MISS Foundation
, the authors of this bill
Elisabeth Kubler-Ross Foundation
March of Dimes
Mothering Magazine
Share National
National Stillbirth Society
Baby Kick Alliance

along with numerous grass roots parental bereavement groups including Sharing Parents of Sacramento.

And numerous pro-choice legislators have voiced support for MISSing Angels bills. These include state legislators such as:

Susan Gerard – a former pro-choice Republican in Arizona

Garrett Bradley – a pro-choice Democrat in Massachusetts

Andy Nichols – a former pro-choice Democrat, now deceased, in Arizona

…and numerous other pro-choice state legislators in:

  • Utah
  • New Jersey
  • Massachusetts
  • Arizona
  • Florida
  • Maryland
  • Virginia
  • Wisconsin
  • Missouri
  • Minnesota
  • Texas
  • Indiana
  • South Carolina
  • Louisiana

There is even support for this bill from within pro-choice organizations, showing the dissent of moderates from extreme views that marginalize women who have experienced the stillbirth of their baby:

To establish at the outset my bona fides for commenting on this matter, I am a mother of three (grown) children and never experienced either a stillbirth or an abortion. I am also a committed pro-choicer, and in fact was President of the Westchester County (NY) chapter of NOW back in 1973 or thereabouts. Yet when I first read of this controversy in the SF Chronicle, my sympathies immediately went to the mother of the stillborn (even though I don’t regard myself as ideally [excessively?]) maternal. I was surprised to learn that the objection was coming from the pro-choice side, and wonder if my pro-choice sisters might not be a bit too rigid in this case. I can understand why the mother of a stillborn infant, who was able to see and hold the dead baby, might wish for a more dignified memorial than a death certificate. The birth certificate would acknowledge that she had indeed carried the fetus, with everything that that entails, and had intended for it to be born alive.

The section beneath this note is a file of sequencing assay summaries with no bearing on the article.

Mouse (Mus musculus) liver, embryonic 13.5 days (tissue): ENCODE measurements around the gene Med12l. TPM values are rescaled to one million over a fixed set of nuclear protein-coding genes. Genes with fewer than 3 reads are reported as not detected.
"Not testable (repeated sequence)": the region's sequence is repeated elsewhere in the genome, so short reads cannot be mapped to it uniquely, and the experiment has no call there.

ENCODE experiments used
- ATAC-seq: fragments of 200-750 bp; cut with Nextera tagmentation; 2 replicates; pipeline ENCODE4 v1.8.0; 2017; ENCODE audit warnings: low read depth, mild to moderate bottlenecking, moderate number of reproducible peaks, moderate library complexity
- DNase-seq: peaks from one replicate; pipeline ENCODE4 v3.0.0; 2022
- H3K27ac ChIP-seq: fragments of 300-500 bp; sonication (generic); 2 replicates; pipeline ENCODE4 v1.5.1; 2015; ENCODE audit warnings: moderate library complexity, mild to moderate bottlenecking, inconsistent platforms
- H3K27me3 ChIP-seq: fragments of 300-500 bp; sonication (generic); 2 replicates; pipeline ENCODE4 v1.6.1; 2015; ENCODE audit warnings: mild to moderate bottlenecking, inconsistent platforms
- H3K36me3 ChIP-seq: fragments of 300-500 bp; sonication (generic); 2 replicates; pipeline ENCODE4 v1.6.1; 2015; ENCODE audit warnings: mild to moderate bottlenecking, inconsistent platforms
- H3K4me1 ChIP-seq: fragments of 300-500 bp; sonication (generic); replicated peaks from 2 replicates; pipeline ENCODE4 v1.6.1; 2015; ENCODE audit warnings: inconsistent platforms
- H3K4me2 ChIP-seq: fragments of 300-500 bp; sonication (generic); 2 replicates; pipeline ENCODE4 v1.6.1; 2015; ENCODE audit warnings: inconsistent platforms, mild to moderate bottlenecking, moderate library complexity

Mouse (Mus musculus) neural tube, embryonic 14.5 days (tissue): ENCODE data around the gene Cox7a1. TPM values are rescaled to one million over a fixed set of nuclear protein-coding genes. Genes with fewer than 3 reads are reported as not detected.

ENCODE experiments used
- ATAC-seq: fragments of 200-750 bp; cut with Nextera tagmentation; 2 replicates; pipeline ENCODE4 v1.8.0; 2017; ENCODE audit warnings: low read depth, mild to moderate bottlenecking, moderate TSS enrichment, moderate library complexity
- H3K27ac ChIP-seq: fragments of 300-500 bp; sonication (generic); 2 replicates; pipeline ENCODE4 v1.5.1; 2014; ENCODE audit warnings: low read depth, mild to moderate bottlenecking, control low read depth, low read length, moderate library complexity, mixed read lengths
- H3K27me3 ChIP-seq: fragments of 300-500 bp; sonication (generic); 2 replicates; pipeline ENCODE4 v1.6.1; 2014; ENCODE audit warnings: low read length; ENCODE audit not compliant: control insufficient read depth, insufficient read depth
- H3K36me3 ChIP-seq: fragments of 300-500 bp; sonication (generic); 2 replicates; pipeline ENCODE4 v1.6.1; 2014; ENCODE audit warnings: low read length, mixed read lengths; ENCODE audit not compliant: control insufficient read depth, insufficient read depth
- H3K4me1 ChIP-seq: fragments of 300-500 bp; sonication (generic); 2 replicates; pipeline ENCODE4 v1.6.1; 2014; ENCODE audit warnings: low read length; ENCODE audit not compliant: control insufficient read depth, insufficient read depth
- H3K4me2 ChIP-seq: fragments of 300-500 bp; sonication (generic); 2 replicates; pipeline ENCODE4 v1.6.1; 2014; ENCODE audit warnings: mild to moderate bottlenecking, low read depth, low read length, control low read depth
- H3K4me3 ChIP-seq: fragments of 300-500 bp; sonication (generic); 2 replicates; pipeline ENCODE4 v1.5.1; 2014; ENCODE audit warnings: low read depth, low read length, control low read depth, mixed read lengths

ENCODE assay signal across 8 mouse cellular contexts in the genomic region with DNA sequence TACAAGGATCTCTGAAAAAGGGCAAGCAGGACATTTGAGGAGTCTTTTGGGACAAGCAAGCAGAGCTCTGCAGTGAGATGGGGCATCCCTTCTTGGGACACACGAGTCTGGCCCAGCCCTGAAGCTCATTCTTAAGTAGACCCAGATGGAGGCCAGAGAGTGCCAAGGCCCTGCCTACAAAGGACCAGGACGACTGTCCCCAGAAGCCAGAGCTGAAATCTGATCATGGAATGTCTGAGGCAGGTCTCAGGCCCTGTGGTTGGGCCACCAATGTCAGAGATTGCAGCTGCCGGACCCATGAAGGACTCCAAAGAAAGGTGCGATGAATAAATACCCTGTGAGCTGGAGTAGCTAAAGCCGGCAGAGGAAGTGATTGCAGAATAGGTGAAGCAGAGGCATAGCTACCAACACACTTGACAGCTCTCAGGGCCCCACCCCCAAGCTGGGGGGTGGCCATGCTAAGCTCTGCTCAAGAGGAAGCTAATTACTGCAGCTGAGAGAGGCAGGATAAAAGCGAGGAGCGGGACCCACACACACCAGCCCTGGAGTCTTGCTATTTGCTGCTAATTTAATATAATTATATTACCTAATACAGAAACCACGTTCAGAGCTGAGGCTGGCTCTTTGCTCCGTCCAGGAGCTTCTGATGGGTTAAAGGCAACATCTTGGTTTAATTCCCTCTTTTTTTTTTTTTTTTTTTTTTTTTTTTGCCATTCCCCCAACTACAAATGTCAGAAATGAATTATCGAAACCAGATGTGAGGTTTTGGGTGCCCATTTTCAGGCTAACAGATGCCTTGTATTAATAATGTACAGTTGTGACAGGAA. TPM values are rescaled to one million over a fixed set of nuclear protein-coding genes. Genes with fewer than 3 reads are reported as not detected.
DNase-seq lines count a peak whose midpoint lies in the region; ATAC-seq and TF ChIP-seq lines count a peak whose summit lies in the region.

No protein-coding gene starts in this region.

Since some states do issue birth certificates under such circumstances (a fact of which I was unaware), a precedent has been established, and I think my home state of California should follow suit.”

And Sharon Kaplan, quoted in Mill Creek Community News, Chief Executive Officer of Planned Parenthood of Delaware said, and I quote:

“If this certificate helps ease their pain, then we support it. It does not seem to me to be an anti-choice agenda.”

There is fundamental injustice and inequity going on here about which we should all be seriously concerned. Parents of babies who are stillborn are being thrust into the middle of a provocative, long standing battle, as pawns in a political debate that has absolutely nothing to do with them. The State- the government servant of the people- cannot continue to reject the will of these parents. They have been through enough. The State must do what is right for the citizens it represents.